It is also important to consider the cost of union membership. The same detained migrants who struggle to buy basic necessities will have difficulty affording union subscription. 

Some unions already employ a gradated approach to subscription based on income. While a system of increased contributions from more affluent members so as to subsidise the membership of detained migrants should also be explored. If necessary, the union can directly subsidise categories of workers whose ability to afford membership is obliterated by detention.

A global trade union movement. 

Trade unions must do more to develop a strategy for organising with detained migrants. Doing so will require careful thought and dialogue with those most at risk. But detained migrants are workers, and workers of all nationalities belong in the global trade union movement, united as they are by a shared experience of the institution of wage labour.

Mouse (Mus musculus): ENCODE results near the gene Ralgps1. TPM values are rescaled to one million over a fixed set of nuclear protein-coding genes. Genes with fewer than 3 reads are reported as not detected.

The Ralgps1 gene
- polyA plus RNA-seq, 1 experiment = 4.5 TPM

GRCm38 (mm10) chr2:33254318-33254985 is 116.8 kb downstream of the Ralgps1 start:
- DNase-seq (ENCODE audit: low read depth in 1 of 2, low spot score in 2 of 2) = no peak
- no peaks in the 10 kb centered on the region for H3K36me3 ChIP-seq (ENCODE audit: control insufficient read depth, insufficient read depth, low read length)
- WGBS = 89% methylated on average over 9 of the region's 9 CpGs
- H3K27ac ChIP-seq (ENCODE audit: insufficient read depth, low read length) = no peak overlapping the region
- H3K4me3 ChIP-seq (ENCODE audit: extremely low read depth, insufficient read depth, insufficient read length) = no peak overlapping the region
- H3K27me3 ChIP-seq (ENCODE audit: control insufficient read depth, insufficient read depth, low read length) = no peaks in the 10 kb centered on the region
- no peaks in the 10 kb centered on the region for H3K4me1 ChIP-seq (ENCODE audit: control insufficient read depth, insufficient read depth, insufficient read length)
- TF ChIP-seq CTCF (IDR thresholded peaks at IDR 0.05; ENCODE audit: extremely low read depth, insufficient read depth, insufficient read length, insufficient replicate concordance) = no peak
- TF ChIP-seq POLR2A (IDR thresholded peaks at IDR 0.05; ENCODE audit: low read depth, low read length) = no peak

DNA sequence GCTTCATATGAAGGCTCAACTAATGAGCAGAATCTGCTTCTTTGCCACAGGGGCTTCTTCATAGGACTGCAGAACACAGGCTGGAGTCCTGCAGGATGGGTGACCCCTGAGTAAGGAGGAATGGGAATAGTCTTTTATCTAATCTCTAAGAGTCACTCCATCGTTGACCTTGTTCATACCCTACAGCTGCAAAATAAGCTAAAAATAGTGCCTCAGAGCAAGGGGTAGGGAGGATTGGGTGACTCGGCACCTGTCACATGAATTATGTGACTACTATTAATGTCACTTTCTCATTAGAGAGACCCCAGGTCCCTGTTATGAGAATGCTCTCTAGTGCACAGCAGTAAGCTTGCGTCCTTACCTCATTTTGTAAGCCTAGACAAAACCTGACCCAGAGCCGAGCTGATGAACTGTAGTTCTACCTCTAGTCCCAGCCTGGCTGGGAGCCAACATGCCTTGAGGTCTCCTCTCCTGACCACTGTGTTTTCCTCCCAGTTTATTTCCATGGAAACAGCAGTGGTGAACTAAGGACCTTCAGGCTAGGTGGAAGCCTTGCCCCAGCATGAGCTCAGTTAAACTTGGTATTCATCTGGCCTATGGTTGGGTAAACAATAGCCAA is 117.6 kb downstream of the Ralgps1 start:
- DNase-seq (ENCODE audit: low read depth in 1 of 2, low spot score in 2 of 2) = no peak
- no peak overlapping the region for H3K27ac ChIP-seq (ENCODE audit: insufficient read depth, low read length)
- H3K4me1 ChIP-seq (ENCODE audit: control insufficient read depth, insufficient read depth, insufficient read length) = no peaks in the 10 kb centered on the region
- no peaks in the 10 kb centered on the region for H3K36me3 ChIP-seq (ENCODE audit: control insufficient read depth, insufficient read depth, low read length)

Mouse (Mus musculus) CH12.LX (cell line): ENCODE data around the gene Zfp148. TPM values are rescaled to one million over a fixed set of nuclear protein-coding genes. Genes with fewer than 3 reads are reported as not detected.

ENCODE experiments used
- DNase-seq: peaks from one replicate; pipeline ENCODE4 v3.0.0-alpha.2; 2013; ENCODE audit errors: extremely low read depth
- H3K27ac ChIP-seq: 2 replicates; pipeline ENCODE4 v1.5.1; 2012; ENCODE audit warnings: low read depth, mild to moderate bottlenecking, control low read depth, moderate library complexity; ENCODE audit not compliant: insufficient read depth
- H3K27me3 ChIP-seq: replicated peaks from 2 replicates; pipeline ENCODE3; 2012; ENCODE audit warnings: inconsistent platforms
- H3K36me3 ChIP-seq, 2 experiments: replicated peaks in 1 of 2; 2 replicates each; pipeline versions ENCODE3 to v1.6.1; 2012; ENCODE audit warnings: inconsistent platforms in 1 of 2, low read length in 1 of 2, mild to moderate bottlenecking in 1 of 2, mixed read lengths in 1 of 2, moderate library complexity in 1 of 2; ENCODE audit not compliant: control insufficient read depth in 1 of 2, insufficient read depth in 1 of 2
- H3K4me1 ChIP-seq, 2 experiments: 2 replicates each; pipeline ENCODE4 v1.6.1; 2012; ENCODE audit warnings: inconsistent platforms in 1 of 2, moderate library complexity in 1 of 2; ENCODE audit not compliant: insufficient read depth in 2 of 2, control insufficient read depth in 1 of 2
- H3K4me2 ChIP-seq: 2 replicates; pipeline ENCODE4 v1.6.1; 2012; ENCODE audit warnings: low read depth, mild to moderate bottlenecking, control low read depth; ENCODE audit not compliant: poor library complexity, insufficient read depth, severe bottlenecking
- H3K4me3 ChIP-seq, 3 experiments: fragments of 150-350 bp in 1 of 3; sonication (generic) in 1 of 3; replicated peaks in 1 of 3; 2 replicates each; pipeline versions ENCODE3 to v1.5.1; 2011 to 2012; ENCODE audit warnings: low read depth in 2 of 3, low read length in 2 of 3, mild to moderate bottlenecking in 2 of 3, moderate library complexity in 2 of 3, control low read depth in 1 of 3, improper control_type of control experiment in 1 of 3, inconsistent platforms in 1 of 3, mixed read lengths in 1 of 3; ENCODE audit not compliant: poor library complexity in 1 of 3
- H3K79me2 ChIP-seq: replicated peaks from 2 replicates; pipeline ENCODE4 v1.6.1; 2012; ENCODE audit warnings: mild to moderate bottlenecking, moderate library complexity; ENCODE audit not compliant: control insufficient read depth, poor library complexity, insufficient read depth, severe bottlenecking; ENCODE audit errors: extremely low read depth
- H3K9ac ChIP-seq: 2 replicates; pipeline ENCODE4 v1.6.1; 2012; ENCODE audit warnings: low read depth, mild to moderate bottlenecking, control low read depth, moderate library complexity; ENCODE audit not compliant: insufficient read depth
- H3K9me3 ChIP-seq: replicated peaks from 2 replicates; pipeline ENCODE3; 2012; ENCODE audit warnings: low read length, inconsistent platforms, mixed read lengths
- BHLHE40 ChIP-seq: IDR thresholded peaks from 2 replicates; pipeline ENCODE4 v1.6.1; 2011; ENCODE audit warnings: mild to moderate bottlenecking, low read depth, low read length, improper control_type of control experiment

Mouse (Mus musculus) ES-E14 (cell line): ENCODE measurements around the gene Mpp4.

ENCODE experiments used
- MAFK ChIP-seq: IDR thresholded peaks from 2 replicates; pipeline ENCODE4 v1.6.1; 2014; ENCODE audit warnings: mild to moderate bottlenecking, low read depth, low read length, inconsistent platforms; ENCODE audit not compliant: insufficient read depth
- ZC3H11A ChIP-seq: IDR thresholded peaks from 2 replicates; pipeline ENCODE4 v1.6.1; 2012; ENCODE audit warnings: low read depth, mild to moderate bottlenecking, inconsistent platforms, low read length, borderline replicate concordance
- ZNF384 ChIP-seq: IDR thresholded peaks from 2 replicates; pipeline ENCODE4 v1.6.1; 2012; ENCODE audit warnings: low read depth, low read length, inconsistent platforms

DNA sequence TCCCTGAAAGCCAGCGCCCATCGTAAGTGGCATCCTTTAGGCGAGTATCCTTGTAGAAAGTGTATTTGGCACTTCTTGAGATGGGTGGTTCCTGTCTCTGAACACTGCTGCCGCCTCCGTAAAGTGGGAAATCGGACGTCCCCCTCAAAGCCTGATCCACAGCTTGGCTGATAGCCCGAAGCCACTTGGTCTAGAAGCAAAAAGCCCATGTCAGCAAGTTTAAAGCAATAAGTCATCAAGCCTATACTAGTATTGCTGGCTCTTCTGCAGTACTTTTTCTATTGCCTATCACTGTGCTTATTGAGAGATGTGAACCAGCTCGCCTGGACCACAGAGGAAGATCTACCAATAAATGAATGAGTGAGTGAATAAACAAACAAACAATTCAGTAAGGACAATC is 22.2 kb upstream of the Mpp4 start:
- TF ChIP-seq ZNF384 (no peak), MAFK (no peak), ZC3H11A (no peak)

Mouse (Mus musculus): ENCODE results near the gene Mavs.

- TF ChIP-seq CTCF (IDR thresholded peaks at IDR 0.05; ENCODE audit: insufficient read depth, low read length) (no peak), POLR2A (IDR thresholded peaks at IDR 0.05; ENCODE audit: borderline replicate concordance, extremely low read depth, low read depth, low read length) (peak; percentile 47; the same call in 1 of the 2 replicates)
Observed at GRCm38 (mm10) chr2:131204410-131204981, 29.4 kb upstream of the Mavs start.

Bosses and the Home Office pursue a nationalistic ‘divide and rule’ strategy to split up and disorientate the international working class. The appropriate response to these tactics is international working class unity and material solidarity; a strategy grounded in politics and economics, to which legal action can, at most, play a complementary role. 

It’s high time that British trade unions started to organise with detained migrants on that simple, principled basis: an injury to one is an injury to all.

Isaac is an organiser with Legal Sector Workers United and member of United Voices of the World. He works as an immigration and asylum paralegal and will shortly become a pupil barrister.

Franck is an executive committee member at the trade union United Voices of the World. He is a practicing barrister at Garden Court Chambers.

The authors welcome contact from anybody with lived or professional experience of immigration detention who would be interested in contributing to this project.